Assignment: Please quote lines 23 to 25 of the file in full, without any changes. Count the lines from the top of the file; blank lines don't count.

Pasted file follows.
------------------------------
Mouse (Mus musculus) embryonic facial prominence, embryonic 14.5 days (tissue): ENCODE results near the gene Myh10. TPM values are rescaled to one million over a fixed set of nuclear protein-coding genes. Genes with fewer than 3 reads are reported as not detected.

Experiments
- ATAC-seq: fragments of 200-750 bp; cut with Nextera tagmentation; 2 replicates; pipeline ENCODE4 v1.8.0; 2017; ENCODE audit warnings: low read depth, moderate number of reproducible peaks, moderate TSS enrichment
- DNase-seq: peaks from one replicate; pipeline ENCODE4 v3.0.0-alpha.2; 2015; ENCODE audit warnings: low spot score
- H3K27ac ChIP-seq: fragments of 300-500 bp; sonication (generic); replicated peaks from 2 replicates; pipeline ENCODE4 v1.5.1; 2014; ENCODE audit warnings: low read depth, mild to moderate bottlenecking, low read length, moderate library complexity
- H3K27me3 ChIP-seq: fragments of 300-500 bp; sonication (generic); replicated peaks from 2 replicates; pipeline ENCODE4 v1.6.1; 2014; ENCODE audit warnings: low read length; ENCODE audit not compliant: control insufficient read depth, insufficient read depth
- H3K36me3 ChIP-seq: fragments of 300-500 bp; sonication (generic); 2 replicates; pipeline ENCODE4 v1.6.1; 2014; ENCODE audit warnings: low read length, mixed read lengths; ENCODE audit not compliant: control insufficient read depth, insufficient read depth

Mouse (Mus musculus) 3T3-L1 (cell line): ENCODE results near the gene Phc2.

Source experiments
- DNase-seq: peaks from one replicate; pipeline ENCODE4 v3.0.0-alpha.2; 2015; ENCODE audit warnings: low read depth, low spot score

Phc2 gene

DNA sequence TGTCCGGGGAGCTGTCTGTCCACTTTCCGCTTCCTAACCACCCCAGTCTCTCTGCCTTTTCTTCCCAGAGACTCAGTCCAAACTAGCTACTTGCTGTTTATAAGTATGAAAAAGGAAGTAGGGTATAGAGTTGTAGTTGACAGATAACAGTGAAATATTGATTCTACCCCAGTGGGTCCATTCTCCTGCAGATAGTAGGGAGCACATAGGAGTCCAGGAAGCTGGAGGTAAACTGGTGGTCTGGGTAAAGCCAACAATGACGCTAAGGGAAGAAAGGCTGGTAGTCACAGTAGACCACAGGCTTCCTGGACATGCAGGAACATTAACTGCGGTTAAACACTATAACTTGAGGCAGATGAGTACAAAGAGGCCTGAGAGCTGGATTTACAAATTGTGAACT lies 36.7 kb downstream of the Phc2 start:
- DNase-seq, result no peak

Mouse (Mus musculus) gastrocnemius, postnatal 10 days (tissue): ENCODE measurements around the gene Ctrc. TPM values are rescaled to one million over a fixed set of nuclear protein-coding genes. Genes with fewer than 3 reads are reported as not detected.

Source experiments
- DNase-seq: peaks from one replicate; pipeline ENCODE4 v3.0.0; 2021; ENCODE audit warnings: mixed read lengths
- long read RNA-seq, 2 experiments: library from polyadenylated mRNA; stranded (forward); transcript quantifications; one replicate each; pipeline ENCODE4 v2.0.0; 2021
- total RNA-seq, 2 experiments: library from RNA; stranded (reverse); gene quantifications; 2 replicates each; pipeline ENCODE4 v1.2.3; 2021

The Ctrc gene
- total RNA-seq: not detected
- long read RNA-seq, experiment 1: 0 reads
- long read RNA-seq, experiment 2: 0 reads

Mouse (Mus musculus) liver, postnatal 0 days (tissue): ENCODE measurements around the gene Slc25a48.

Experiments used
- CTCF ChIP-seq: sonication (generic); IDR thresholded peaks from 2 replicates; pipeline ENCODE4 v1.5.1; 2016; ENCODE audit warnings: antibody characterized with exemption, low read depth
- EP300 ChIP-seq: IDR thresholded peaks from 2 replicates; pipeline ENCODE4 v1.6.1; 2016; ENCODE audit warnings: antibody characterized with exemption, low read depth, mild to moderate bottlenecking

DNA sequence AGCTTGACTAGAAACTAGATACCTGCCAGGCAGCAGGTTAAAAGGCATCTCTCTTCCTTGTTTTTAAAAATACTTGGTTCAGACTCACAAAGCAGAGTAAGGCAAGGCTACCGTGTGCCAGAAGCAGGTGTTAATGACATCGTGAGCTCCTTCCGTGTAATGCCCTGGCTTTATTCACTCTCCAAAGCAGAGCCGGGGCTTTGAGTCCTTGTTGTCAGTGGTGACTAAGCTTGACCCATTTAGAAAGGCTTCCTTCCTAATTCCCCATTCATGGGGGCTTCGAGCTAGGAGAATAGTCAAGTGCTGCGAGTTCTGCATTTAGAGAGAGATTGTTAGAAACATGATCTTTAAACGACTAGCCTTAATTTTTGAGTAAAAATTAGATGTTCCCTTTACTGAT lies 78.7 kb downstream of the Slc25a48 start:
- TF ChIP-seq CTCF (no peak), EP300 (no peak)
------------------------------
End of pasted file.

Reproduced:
Mouse (Mus musculus) liver, postnatal 0 days (tissue): ENCODE measurements around the gene Slc25a48.

Experiments used
- CTCF ChIP-seq: sonication (generic); IDR thresholded peaks from 2 replicates; pipeline ENCODE4 v1.5.1; 2016; ENCODE audit warnings: antibody characterized with exemption, low read depth